Consider the case where multiple developers are working on a single feature. The feature is in branch feature/j207, which was taken from branch develop. Potentially each developer could have their own branch off feature/j207, do some work, then do merges etc, but they might actually just all work directly from feature/j207, which is where rebase comes in. Let's just consider two developers for the moment, Bob and Jim.

1) Bob and Jim both clone the repo and checkout -b feature/j207
2) Bob makes a change and commits locally
3) Jim makes a change and commits locally
4) Jim makes a second change and commits locally
5) Bob makes a second change and commits locally
6) Bob pushes to the remote branch
7) Jim makes a third change and commits locally
8) Jim tries to push to the remote branch, but it's rejected due to Bob's changes having gone in

At this point Jim has two main options:

1) merge from the remote, e.g. use git pull, auto-merge, sort out conflicts across multiple commits, commit and push
2) rebase from the remote, e.g. use git pull --rebase, sort out conflicts on a commit-by-commit basis with git rebase --continue then, once complete, push

My preference is for that latter.

First of all, you avoid a merge commit that says (assuming your developers are what would appear typical in my experience) "Merge branch feature/j207 on blah into feature/j207". How useful is is it to know that you merged from a branch into another branch, in some unknown place, with the same name?

Secondly, you make the history of the branch linear, rather than having multiple branches, with the same name, being displayed on the graphical representation. As other people have mentioned, doing it this way also makes git bisect work better (I believe) when trying to track down bugs that may have been introduced during this process.

In this way you're only rewriting your local history that affects no one, other than yourself.

What's not so acceptable is rebasing feature/j207 from the current state of develop then pushing it. There's no reason why this should NEVER be done, but it's got to be done carefully, and not while multiple people are working on feature/j207.

So, in summary, there are circumstances where rebase is appropriate, and others where you need to think carefully about it.

olesteban profile image

Well, rebase is a nice tool to use, specially if you haven't pushed your branch.
About conflicts, in the rare cases where they would be recurrent, git rerere can help a lot.

dividedmind profile image
Rafał Rzepecki

Also be warned: all this is done through a VIM interface, which is very useful and even more difficult to learn.

Not entirely true, just uses your system default visual editor. Which is $VISUAL || $EDITOR || vi IIRC.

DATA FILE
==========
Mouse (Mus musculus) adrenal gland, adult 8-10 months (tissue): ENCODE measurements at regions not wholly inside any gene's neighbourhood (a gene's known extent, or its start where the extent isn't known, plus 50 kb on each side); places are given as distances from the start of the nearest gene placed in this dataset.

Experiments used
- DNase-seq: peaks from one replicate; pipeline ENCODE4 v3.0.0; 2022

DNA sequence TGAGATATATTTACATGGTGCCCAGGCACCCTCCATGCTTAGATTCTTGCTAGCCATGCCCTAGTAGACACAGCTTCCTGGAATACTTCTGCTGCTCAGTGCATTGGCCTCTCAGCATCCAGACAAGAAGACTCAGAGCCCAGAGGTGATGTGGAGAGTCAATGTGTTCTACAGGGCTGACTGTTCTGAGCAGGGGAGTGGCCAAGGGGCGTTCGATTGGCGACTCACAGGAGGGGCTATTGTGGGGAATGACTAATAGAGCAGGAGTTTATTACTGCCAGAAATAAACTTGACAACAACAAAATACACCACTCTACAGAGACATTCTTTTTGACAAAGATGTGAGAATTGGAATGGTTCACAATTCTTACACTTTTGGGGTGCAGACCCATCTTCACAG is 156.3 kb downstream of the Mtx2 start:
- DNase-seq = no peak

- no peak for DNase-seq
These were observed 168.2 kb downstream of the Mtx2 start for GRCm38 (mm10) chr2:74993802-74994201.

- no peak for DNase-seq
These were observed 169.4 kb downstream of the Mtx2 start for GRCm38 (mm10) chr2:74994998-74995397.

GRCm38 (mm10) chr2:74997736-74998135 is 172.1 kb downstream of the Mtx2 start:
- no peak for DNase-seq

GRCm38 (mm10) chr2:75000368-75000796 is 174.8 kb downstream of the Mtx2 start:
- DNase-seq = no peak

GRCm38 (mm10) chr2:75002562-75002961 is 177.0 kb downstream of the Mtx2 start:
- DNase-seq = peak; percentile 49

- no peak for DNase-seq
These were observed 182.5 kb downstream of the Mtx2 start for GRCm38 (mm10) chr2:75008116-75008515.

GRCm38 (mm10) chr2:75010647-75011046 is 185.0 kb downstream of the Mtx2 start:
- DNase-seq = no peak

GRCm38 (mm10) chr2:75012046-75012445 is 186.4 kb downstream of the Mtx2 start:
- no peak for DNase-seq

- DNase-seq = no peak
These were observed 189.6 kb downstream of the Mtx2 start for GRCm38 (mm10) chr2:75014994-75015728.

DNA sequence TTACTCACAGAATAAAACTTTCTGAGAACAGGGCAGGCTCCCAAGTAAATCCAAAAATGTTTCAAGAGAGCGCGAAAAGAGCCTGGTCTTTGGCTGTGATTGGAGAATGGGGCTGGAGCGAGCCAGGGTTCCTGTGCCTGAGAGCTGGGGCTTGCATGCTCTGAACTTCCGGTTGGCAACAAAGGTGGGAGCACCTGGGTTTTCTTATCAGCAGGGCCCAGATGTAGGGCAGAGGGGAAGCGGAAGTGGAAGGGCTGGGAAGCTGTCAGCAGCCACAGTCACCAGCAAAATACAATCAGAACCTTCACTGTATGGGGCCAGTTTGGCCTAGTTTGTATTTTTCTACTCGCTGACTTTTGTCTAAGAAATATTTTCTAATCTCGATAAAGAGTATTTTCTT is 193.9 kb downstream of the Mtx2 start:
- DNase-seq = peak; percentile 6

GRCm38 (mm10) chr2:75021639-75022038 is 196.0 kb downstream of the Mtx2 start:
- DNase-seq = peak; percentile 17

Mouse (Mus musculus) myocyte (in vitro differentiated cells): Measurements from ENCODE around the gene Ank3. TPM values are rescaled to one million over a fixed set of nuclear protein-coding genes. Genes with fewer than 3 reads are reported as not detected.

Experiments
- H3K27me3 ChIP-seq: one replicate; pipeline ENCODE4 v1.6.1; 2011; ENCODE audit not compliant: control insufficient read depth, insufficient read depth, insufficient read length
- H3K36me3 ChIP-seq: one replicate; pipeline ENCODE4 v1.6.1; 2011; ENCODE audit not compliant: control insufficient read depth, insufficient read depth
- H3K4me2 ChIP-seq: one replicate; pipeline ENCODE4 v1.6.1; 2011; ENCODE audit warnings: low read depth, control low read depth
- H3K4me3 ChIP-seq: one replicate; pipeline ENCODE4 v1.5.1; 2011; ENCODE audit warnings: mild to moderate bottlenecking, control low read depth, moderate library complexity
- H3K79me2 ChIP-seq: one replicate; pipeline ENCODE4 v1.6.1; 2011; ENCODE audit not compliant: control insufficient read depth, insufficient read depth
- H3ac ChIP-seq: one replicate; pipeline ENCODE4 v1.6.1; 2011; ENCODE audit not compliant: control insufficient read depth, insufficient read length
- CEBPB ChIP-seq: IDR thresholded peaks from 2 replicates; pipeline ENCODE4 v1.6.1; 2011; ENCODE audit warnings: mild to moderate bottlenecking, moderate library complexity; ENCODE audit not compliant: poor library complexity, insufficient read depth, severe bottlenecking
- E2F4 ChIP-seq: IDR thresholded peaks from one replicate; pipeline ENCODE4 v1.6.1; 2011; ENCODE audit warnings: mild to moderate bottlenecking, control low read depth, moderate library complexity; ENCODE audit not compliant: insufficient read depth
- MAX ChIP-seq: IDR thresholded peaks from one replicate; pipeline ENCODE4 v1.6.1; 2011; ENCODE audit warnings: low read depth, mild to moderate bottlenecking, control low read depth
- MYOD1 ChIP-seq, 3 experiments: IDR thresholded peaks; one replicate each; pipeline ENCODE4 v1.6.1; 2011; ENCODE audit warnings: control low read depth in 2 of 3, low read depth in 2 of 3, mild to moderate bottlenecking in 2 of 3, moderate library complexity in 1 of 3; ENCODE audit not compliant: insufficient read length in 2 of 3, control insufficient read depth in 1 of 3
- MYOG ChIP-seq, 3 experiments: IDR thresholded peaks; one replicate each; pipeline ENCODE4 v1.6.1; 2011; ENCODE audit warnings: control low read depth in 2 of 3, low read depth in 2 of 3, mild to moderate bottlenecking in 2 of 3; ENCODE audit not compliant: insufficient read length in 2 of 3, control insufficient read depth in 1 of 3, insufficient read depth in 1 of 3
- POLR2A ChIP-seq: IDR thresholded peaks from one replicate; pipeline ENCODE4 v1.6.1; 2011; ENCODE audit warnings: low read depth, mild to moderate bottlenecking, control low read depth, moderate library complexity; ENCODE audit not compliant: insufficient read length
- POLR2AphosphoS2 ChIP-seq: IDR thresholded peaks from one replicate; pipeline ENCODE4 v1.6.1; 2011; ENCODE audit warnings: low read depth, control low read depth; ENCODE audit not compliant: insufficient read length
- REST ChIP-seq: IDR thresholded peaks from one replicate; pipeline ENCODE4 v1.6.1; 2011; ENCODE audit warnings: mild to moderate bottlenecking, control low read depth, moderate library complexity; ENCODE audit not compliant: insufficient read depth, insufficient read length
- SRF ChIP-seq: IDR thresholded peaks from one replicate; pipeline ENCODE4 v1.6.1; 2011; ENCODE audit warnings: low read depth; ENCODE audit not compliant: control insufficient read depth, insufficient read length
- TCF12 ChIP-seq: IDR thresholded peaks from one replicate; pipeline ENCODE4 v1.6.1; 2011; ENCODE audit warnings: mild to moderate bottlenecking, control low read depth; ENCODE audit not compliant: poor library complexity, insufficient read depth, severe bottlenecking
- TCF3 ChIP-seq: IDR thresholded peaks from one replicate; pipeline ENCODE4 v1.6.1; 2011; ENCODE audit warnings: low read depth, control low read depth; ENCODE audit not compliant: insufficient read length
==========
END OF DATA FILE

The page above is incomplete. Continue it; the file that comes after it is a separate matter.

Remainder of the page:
sukima profile image
Devin Weaver • Edited

Git has a built in tool to help ease the git churn during merge conflict resolution. Anytime a command pauses because of a conflict you can run git mergetool and it will open each conflicting file in the default conflict resolution application. See git-mergetool man page for more info.

Also the default editor that git uses is determined by your environment variable $VISUAL. It does not need to be Vim. For non-technical editing you could use nano or even your favorite GUI editor (millage may vary). For more information on this check out ${VISUAL}ize the future.

glutnix profile image
Brett Taylor

I think it would be amiss to omit git mergetool from any rebate merge conflict workflow. Installing kdiff3 or p4merge will typically add their necessary lines to your global gitconfig.

devdevcharlie profile image
Charlie Gerard

Thanks so much for this awesome explanation! That rebase-cupcake cartoon is the best! :D

dstalor profile image
Daniel Tal Or

How can one apply these concepts to a Git Flow workflow? I'm a huge fan of Git Flow and we use it a ton at my office but usually when a feature is being finished, it's just a simple merge with the no-ff flag, so we have to do the checkout, pull, and deal with merge conflicts (when they exist) then anyway. I definitely see the utility of this command, but I don't know if it's super applicable in our context.

seokjeon profile image
Se-ok Jeon

Thx for this! This is really what I wanted. Helped A LOT.
Can I translate in Korean this article? If you don't mind, I wanna share this awesome information in Korean. Surely, There will be a link directing to this original one.

maxwell_dev profile image
Max Antonucci

Sure thing! Go right ahead as long as you credit the original to the link on my personal site here:

oscherler profile image
Olivier “Ölbaum” Scherler

Also, I think it’s time to stop with these “Explain X like I’m five” posts, they’re out of fashion, and switch to “Explain X with cupcakes.”

shayd16 profile image
Shayne Darren • Edited

I worked on a repo where one branch was used per project and all commits for all features were made to that branch, the process here was you commit your changes and then run a:

git pull --rebase

I have a basic understanding that this does the same thing as mentioned in the above article, except instead of the latest commit of another branch, this applies your commits to the latest commit on your branch, is this accurate or is there much more going on under the hood that I am not aware of?

unixnut profile image
Alastair Irvine

I think this works like it "hides" all your commits since the last common one, does the pull, then reapplies all your commits (with different IDs) onto the last pulled commit.

sunflower profile image

are you sure we need git push --force? Because I have done quite some rebase and I didn't need to do a --force, and usually a --force is considered fairly ... forceful and best to be avoided.

Another question is... you mentioned all things your coworkers did and you don't want to lose those and therefore you want to rebase... but you could very well merge as well.... did you mention something about why not just do a merge but rebase instead?